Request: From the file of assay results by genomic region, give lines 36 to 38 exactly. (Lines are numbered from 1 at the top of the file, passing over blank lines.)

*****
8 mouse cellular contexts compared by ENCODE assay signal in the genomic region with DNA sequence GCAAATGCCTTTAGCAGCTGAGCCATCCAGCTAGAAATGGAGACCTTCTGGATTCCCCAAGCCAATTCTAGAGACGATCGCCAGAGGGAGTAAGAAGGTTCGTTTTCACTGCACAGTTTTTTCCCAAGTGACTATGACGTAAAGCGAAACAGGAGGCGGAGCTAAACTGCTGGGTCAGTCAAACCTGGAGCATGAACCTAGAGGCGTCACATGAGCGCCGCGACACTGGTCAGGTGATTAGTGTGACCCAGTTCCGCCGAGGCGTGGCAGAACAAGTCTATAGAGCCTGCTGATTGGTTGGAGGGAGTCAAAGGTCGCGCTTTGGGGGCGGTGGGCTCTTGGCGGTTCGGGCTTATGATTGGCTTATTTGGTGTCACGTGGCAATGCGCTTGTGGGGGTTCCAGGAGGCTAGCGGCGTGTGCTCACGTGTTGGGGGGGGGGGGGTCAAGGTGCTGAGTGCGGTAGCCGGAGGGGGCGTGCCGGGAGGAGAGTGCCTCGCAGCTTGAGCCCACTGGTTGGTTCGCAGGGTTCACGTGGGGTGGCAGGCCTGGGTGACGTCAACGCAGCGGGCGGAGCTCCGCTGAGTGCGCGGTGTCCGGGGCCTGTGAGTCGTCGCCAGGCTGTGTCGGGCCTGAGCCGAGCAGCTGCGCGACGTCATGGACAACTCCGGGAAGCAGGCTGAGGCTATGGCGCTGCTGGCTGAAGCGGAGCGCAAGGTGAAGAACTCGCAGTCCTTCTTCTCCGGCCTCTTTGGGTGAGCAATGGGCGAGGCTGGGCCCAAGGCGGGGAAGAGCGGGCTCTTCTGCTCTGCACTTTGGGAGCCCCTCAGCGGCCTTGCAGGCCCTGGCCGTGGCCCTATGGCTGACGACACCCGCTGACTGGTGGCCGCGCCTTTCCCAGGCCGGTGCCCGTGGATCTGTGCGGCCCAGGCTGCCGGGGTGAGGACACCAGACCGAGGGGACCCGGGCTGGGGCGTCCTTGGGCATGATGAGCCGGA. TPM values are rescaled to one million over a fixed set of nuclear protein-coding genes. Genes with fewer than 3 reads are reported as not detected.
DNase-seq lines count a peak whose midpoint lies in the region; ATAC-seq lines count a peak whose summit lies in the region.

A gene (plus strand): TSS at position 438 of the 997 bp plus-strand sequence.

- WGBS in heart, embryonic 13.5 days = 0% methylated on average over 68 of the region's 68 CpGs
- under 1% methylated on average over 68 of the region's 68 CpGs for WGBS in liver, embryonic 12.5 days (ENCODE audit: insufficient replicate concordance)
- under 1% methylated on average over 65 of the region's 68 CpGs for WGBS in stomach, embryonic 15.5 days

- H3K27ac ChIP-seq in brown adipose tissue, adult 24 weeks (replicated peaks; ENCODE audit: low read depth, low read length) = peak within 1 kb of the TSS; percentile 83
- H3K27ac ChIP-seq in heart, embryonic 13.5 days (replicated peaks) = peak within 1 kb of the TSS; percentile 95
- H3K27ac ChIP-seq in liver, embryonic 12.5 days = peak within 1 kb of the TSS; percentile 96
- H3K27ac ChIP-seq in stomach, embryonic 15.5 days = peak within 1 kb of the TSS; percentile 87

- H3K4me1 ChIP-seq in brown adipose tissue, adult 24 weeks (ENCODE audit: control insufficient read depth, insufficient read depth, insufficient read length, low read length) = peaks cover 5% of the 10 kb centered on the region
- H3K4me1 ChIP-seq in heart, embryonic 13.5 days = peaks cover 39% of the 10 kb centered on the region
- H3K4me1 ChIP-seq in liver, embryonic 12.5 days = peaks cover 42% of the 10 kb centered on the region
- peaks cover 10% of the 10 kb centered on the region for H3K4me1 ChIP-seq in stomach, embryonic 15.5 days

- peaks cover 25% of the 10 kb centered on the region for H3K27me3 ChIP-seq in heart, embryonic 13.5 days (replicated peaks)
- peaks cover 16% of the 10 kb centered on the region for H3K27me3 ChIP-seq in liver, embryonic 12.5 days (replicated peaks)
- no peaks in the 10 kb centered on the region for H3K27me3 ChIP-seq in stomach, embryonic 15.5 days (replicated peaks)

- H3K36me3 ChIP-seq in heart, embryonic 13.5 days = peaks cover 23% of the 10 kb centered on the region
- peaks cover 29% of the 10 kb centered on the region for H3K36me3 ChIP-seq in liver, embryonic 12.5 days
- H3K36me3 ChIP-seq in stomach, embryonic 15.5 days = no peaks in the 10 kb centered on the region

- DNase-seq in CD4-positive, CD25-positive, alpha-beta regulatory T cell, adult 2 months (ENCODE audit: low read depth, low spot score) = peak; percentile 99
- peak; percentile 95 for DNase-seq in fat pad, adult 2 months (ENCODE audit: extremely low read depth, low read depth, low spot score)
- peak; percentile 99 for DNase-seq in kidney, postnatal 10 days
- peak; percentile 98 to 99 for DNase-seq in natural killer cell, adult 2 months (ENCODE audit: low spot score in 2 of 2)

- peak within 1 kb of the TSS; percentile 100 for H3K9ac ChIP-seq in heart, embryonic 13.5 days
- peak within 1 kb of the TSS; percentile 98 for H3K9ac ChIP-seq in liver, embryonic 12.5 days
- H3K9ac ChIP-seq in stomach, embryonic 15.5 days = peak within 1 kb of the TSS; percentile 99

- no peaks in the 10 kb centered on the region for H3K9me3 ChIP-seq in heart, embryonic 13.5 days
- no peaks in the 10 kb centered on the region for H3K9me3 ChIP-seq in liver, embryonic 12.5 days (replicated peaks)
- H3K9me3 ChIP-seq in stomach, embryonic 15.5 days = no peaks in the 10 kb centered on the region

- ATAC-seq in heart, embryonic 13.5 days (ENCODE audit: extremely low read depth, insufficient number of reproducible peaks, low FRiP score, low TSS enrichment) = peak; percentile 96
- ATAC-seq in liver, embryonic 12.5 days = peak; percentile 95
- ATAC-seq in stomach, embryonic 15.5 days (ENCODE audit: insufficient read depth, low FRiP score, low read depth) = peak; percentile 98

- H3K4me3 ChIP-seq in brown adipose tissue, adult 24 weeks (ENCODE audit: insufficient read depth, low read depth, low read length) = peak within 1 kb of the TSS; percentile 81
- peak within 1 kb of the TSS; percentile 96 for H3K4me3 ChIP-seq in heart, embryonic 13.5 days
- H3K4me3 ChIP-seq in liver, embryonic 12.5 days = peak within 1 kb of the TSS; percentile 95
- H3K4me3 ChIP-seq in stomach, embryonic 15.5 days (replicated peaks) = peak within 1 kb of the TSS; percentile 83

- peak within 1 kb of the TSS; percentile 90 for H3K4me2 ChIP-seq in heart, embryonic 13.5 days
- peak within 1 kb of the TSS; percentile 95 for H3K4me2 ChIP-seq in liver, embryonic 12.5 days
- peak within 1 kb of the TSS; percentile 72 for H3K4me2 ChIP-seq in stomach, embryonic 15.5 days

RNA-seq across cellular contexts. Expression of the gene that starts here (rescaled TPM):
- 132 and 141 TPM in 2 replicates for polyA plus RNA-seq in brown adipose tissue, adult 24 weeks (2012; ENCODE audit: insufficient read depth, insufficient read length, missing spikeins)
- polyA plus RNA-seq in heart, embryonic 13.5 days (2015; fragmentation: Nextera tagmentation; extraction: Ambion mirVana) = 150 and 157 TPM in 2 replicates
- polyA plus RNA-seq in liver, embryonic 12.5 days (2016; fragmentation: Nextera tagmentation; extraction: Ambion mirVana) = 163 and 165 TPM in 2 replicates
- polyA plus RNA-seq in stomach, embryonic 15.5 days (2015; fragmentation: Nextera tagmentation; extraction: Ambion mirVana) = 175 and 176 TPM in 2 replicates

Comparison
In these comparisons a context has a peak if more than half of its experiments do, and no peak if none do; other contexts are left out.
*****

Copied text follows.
- H3K4me3 ChIP-seq in liver, embryonic 12.5 days = peak within 1 kb of the TSS; percentile 95
- H3K4me3 ChIP-seq in stomach, embryonic 15.5 days (replicated peaks) = peak within 1 kb of the TSS; percentile 83

- peak within 1 kb of the TSS; percentile 90 for H3K4me2 ChIP-seq in heart, embryonic 13.5 days